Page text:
an addiction if they, say, experiment with drugs as a teenager or

wind up on potent prescription painkillers after an

injury.

“font-family: Verdana, Times, serif; font-size: 12px; text-decoration: none; line-height: 13px; color: #000000; font: normal normal normal 12px/normal verdana, helvetica, arial;”>

“font-family: Arial, Helvetica, sans-serif; font-size: 13px; -webkit-border-horizontal-spacing: 2px; -webkit-border-vertical-spacing: 2px;”>

Age does, too. The frontal cortex helps put the brakes on unhealthy

behaviors, Volkow explains. It’s where the brain’s reasoning side

connects to emotion-related areas. It’s among the last neural

regions to mature, one reason that it’s harder for a teenager to

withstand peer pressure to experiment with drugs.

“font-family: Verdana, Times, serif; font-size: 12px; text-decoration: none; line-height: 13px; color: #000000; font: normal normal normal 12px/normal verdana, helvetica, arial;”>

“font-family: Arial, Helvetica, sans-serif; font-size: 13px; -webkit-border-horizontal-spacing: 2px; -webkit-border-vertical-spacing: 2px;”>

Even if you’re not biologically vulnerable to begin with, perhaps

you try alcohol or drugs to cope with a stressful or painful

environment, Volkow says. Whatever the reason, the brain’s reward

system can change as a chemical named dopamine conditions it to

rituals and routines that are linked to getting something you’ve

found pleasurable, whether it’s a pack of cigarettes or a few

drinks or even overeating. When someone’s truly addicted, that

warped system keeps them going back even after the brain gets so

used to the high that it’s no longer pleasurable.

“font-family: Verdana, Times, serif; font-size: 12px; text-decoration: none; line-height: 13px; color: #000000; font: normal normal normal 12px/normal verdana, helvetica, arial;”>

“font-family: Arial, Helvetica, sans-serif; font-size: 13px; -webkit-border-horizontal-spacing: 2px; -webkit-border-vertical-spacing: 2px;”>

Make no mistake: Patients still must choose to fight back and treat

an addiction, stresses Miller, medical director of the Herrington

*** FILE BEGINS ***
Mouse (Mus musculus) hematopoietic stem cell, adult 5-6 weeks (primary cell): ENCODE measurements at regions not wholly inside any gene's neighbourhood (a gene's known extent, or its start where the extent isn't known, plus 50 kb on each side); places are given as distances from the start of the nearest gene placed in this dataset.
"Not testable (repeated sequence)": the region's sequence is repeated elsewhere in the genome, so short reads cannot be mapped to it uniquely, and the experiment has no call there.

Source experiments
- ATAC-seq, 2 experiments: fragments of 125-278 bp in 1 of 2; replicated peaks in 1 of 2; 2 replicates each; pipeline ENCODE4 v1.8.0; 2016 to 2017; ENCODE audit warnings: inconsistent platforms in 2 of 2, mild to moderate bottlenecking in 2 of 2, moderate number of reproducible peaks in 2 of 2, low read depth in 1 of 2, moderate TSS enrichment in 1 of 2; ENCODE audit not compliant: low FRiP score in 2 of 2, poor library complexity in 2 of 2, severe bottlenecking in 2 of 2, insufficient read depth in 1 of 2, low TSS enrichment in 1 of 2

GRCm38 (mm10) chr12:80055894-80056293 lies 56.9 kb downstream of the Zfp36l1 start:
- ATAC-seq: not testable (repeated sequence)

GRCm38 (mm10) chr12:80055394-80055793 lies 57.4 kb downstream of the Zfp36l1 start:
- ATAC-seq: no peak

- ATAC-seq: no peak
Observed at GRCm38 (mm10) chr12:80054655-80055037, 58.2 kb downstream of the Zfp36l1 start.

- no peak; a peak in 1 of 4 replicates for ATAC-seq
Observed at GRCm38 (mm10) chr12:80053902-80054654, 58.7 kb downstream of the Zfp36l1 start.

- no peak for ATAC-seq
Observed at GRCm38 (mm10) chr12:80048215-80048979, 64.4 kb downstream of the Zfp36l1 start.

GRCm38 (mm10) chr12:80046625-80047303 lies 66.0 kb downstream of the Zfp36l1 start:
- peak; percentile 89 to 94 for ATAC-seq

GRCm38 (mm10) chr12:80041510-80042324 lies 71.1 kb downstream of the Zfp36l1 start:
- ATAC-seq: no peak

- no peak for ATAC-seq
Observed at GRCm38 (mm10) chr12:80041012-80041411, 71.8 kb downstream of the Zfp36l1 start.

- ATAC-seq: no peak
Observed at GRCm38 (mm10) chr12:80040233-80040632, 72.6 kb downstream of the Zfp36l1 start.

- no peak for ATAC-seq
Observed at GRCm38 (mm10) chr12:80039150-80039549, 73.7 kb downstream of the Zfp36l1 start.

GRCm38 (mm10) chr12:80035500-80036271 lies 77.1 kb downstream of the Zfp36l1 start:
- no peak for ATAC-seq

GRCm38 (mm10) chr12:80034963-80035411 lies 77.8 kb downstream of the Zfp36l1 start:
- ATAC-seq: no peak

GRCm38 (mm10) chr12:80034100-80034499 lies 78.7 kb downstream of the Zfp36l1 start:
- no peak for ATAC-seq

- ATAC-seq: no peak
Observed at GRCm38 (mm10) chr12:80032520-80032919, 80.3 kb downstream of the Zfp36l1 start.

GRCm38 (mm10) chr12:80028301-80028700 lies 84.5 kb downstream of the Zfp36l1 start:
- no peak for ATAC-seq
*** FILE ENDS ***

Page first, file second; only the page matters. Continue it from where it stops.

Recovery Center at Rogers Memorial Hospital in Oconomowoc,

Wis.

“font-family: Verdana, Times, serif; font-size: 12px; text-decoration: none; line-height: 13px; color: #000000; font: normal normal normal 12px/normal verdana, helvetica, arial;”>

“font-family: Arial, Helvetica, sans-serif; font-size: 13px; -webkit-border-horizontal-spacing: 2px; -webkit-border-vertical-spacing: 2px;”>

But understanding some of the brain reactions at the root of the

problem will “hopefully reduce some of the shame about some of

these issues, hopefully reduce stigma,” he says.

“font-family: Verdana, Times, serif; font-size: 12px; text-decoration: none; line-height: 13px; color: #000000; font: normal normal normal 12px/normal verdana, helvetica, arial;”>

“font-family: Arial, Helvetica, sans-serif; font-size: 13px; -webkit-border-horizontal-spacing: 2px; -webkit-border-vertical-spacing: 2px;”>

And while most of the neuroscience centers on drug and alcohol

addiction, the society notes that it’s possible to become addicted

to gambling, sex or food although there’s no good data on how often

that happens. It’s time for better study to find out, Miller

says.

“font-family: Verdana, Times, serif; font-size: 12px; text-decoration: none; line-height: 13px; color: #000000; font: normal normal normal 12px/normal verdana, helvetica, arial;”>